pH and Equilibrium

We are surrounded by dilute solutions of acids and bases, inside and out. The orange juice and coffee that help us start our day are acidic, and the gastric juices they mix with in our stomach are also naturally acidic. Many of our household cleaning liquids, like the detergent solution in our washing machines and the bleach we add to whiten our clothes, are basic. Now that you know about reversible reactions and how solutions are described in terms of molarity, you will be able to understand the origin of the pH scale for describing acids and what the pH value says about an acidic or basic solution.

According to the Arrhenius theory of acids and bases, when an acid is added to water, it donates an H+ ion to water to form H3O+ (often represented by H+). The higher the concentration of H3O+ (or H+) in a solution, the more acidic the solution is. An Arrhenius base is a substance that generates hydroxide ions, OH-, in water. The higher the concentration of OH- in a solution, the more basic the solution is.

Pure water undergoes a reversible reaction in which both H+ and OH- are generated.

H2O(l)        H+(aq)  +  OH-(aq)

The equilibrium constant for this reaction, called the water dissociation constant, Kw, is 1.01 × 10-14 at 25 °C. 

Kw  =  [H+][OH-]  =  1.01 × 10-14   at 25 °C

Because every H+ (H3O+) ion that forms is accompanied by the formation of an OH- ion, the concentrations of these ions in pure water are the same and can be calculated from Kw.

Kw  =  [H+][OH-]  =  (x)(x)  =  1.01 × 10-14

x  =  [H+]  =  [OH-]  =  1.01 × 10-7 M    
                                (1.005 × 10-7 M before rounding)

 

The equilibrium constant expression shows that the concentrations of H+ and OH- in water are linked. As one increases, the other must decrease to keep the product of the concentrations equal to 1.01 × 10-14 (at 25 °C). If an acid, like hydrochloric acid, is added to water, the concentration of the H+ goes up, and the concentration of the OH- goes down, but the product of those concentrations remains the same. An acidic solution can be defined as a solution in which the [H+] > [OH-]. The example below illustrates this relationship between the concentrations of H+ and OH- in an acidic solution.

 

EXAMPLE 1 - Determining the Molarity of Acids and Bases in Aqueous Solution:  Determine the molarities of H+ and OH- in a 0.025 M HCl solution at 25 °C.

Solution:

Kw  =  [H+][OH-]  =  1.01 × 10-14   at 25 °C

We assume that hydrochloric acid, HCl(aq), like all strong acids, is completely ionized in water. Thus the concentration of H+ is equal to the HCl concentration.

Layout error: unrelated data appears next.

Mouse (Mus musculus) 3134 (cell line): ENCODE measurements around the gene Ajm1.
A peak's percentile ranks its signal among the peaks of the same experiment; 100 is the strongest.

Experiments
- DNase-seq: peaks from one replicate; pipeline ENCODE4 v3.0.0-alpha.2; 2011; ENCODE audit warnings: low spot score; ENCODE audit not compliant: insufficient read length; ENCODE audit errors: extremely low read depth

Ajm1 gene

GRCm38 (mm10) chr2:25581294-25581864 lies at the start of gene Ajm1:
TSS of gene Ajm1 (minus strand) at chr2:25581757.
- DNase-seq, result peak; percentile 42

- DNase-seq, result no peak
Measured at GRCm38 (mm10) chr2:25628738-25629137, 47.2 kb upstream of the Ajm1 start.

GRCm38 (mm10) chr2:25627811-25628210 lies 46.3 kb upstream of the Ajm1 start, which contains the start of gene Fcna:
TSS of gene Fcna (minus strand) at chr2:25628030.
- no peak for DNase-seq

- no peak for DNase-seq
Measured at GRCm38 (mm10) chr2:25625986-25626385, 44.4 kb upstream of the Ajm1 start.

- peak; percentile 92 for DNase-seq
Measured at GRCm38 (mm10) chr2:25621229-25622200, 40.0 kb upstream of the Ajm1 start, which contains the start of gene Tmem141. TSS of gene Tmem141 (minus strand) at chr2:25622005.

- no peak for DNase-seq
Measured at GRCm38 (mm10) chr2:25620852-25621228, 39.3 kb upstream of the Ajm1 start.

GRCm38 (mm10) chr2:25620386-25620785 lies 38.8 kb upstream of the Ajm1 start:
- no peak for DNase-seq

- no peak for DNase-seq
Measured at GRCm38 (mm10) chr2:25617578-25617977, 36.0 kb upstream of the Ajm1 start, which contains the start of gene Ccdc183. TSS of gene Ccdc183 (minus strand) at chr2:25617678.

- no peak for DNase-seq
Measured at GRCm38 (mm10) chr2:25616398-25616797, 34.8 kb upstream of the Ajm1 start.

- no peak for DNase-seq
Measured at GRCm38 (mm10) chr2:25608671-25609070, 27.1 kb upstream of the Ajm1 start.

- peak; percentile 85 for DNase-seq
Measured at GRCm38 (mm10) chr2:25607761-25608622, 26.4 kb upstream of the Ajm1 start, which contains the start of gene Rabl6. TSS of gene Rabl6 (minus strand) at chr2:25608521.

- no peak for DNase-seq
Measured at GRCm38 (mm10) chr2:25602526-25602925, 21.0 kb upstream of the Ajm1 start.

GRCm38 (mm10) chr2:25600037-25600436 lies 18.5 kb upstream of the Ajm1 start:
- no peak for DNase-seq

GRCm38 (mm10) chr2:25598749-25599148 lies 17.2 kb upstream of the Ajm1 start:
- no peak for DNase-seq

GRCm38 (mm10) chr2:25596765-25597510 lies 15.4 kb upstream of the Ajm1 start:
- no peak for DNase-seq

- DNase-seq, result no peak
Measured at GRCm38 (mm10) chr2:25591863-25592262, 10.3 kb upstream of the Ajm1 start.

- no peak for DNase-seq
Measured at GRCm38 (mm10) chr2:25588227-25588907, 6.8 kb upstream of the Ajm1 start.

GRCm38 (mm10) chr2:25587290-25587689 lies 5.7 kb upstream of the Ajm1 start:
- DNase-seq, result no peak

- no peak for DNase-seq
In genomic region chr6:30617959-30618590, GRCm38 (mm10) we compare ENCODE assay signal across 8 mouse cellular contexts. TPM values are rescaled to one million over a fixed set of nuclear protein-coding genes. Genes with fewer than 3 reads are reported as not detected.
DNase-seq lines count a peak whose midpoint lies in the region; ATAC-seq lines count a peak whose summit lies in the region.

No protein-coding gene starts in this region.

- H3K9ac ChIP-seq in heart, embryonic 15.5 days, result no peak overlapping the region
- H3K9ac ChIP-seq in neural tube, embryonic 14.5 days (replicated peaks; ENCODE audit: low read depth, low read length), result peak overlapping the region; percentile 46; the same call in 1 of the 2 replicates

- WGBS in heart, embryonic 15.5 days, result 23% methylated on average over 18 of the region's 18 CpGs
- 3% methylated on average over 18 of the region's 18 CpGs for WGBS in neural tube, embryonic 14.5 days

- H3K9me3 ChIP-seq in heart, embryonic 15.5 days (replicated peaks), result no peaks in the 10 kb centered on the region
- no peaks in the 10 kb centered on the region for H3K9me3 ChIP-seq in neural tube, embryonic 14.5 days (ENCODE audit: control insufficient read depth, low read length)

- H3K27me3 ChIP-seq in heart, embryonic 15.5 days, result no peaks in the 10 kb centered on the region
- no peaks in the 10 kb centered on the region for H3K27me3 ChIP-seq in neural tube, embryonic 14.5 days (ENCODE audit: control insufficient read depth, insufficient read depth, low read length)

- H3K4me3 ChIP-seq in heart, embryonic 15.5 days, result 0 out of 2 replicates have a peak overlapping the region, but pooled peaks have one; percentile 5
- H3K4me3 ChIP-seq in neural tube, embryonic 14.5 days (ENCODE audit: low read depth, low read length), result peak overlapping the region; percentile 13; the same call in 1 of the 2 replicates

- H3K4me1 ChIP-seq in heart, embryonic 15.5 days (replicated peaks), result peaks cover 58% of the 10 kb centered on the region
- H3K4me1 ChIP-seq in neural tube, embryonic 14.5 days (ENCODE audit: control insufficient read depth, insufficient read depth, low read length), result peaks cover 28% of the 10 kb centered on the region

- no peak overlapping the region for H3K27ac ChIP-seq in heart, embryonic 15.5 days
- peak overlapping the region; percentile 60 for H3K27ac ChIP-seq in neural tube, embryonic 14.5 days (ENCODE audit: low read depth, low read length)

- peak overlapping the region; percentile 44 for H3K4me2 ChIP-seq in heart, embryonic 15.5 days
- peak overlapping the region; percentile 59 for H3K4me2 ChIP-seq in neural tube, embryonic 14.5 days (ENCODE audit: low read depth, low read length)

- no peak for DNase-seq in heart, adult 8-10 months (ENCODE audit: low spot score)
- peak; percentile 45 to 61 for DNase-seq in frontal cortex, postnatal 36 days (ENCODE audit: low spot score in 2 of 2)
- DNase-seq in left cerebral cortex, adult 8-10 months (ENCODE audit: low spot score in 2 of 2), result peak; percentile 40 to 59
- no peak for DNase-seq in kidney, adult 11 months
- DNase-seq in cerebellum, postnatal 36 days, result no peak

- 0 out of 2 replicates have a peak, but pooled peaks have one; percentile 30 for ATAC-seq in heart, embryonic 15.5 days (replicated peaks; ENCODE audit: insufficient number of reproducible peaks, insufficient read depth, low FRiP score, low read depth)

[H+] = 0.025 M H+

We can calculate the concentration of OH- by rearranging the water dissociation constant expression to solve for [OH-] and plugging in 1.01 × 10-14 for Kw and 0.025 for [H+].

Note that the [OH-] is not zero, even in a dilute acid solution.

If a base, such as sodium hydroxide, is added to water, the concentration of hydroxide goes up, and the concentration of hydronium ion goes down. A basic solution can be defined as a solution in which the [OH-] > [H+]. The next example illustrates this relationship.

 

EXAMPLE 2 - Determining the Molarity of Acids and Bases in Aqueous Solution:    Determine the molarities of H+ and OH- in a 2.9 × 10-3 M NaOH solution at 30 °C.

Solution

Kw  =  [H+][OH-]  =  1.47 × 10-14   at 30 °C    (From Table)

Sodium hydroxide is a water-soluble ionic compound and a strong electrolyte, so we assume that it is completely ionized in water, making the concentration of OH- equal to the NaOH concentration.

[OH-] = 2.9 × 10-3 M OH-

 

Note that the [H+] is not zero even in a dilute solution of base.

 

Typical solutions of dilute acid or base have concentrations of H+ and OH- between 10-14 M and 1 M. The table below shows the relationship between the H+ and OH- concentrations in this range.

 

Concentrations of H+ and OH- in Dilute Acid and Base Solutions at 25 °C

[H+]

[OH-]

1.0 M

1.0 × 10-14 M

1.0 × 10-3 M

1.0 × 10-11 M

1.0 × 10-7 M

1.0 × 10-7 M

1.0 × 10-10 M

1.0 × 10-4 M

1.0 × 10-14 M

1.0 M

 

We could describe the relative strengths of dilute solutions of acids and bases by listing the molarity of H+ for acidic solutions and the molarity of OH- for basic solutions. There are two reasons why we use the pH scale instead. The first reason is that instead of describing acidic solutions with [H+] and basic solutions with [OH-], chemists prefer to have one scale for describing both acidic and basic solutions. Because the product of the H+ and OH- concentrations in such solutions is always 1.01 × 10-14 at 25 °C, when we give the concentration of H+, we are indirectly also giving the concentration of OH-. For example, when we say that the concentration of H+ in an acidic solution at 25 °C is 10-3 M, we are indirectly saying that the concentration of OH- in this same solution is 10-11 M. When we say that the concentration of H+ in a basic solution at 25 °C is 10-10 M, we are indirectly saying that the OH- concentration is 10-4 M. The pH concept makes use of this relationship to describe both dilute acid and dilute base solutions on a single scale.